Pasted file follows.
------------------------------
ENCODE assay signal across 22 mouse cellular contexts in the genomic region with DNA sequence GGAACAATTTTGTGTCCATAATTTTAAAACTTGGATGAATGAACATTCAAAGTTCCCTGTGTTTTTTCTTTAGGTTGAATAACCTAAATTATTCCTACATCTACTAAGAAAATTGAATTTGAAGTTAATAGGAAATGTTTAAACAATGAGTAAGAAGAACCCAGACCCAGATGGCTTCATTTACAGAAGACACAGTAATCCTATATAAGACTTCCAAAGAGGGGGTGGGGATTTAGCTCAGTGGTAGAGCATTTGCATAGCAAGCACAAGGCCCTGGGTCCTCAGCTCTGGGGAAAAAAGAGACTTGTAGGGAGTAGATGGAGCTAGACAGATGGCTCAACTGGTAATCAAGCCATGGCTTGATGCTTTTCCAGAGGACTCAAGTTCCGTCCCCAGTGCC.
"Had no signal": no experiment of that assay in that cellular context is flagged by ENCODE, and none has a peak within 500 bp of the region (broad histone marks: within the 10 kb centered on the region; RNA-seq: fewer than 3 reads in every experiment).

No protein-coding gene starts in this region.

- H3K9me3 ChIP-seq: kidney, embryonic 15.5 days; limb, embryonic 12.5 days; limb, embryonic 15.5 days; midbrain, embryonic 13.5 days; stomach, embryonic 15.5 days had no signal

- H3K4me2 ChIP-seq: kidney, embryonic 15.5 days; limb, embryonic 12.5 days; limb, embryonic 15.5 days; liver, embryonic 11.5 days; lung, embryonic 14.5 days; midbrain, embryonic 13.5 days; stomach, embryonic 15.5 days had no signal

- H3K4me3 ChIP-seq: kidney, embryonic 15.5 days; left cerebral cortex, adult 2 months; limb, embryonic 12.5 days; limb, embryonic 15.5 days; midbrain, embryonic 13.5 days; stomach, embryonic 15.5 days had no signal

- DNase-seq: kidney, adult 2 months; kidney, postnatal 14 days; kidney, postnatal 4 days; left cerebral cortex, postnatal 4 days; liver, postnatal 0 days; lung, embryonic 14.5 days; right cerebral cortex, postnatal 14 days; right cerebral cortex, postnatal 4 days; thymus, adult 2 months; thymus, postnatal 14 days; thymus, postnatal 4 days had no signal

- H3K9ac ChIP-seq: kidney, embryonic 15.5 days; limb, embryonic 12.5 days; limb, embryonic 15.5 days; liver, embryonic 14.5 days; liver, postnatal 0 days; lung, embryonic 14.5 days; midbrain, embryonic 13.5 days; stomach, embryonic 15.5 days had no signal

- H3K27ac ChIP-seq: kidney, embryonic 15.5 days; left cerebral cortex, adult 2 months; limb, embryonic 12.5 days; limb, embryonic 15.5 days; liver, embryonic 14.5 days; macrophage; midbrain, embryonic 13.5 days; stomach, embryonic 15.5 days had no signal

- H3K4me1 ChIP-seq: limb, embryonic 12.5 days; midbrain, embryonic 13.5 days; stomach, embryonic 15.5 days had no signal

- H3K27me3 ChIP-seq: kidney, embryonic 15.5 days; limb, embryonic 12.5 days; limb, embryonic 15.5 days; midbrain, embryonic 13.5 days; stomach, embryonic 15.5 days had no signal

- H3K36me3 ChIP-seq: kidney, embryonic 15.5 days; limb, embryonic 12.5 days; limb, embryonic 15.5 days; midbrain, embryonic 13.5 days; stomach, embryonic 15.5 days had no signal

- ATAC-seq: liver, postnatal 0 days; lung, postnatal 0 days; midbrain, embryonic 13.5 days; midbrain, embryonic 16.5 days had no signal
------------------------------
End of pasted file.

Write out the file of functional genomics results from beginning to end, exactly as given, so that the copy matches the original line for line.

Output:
ENCODE assay signal across 22 mouse cellular contexts in the genomic region with DNA sequence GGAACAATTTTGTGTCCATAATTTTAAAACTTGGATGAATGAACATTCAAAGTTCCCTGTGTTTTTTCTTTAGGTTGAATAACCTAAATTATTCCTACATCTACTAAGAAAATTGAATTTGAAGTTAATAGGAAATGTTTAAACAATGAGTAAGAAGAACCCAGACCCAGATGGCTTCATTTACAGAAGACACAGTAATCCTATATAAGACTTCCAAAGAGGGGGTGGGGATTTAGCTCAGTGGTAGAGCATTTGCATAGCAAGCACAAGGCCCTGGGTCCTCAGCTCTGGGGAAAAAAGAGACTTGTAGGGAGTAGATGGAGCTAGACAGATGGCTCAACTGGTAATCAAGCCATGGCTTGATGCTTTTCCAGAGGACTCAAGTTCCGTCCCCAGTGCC.
"Had no signal": no experiment of that assay in that cellular context is flagged by ENCODE, and none has a peak within 500 bp of the region (broad histone marks: within the 10 kb centered on the region; RNA-seq: fewer than 3 reads in every experiment).

No protein-coding gene starts in this region.

- H3K9me3 ChIP-seq: kidney, embryonic 15.5 days; limb, embryonic 12.5 days; limb, embryonic 15.5 days; midbrain, embryonic 13.5 days; stomach, embryonic 15.5 days had no signal

- H3K4me2 ChIP-seq: kidney, embryonic 15.5 days; limb, embryonic 12.5 days; limb, embryonic 15.5 days; liver, embryonic 11.5 days; lung, embryonic 14.5 days; midbrain, embryonic 13.5 days; stomach, embryonic 15.5 days had no signal

- H3K4me3 ChIP-seq: kidney, embryonic 15.5 days; left cerebral cortex, adult 2 months; limb, embryonic 12.5 days; limb, embryonic 15.5 days; midbrain, embryonic 13.5 days; stomach, embryonic 15.5 days had no signal

- DNase-seq: kidney, adult 2 months; kidney, postnatal 14 days; kidney, postnatal 4 days; left cerebral cortex, postnatal 4 days; liver, postnatal 0 days; lung, embryonic 14.5 days; right cerebral cortex, postnatal 14 days; right cerebral cortex, postnatal 4 days; thymus, adult 2 months; thymus, postnatal 14 days; thymus, postnatal 4 days had no signal

- H3K9ac ChIP-seq: kidney, embryonic 15.5 days; limb, embryonic 12.5 days; limb, embryonic 15.5 days; liver, embryonic 14.5 days; liver, postnatal 0 days; lung, embryonic 14.5 days; midbrain, embryonic 13.5 days; stomach, embryonic 15.5 days had no signal

- H3K27ac ChIP-seq: kidney, embryonic 15.5 days; left cerebral cortex, adult 2 months; limb, embryonic 12.5 days; limb, embryonic 15.5 days; liver, embryonic 14.5 days; macrophage; midbrain, embryonic 13.5 days; stomach, embryonic 15.5 days had no signal

- H3K4me1 ChIP-seq: limb, embryonic 12.5 days; midbrain, embryonic 13.5 days; stomach, embryonic 15.5 days had no signal

- H3K27me3 ChIP-seq: kidney, embryonic 15.5 days; limb, embryonic 12.5 days; limb, embryonic 15.5 days; midbrain, embryonic 13.5 days; stomach, embryonic 15.5 days had no signal

- H3K36me3 ChIP-seq: kidney, embryonic 15.5 days; limb, embryonic 12.5 days; limb, embryonic 15.5 days; midbrain, embryonic 13.5 days; stomach, embryonic 15.5 days had no signal

- ATAC-seq: liver, postnatal 0 days; lung, postnatal 0 days; midbrain, embryonic 13.5 days; midbrain, embryonic 16.5 days had no signal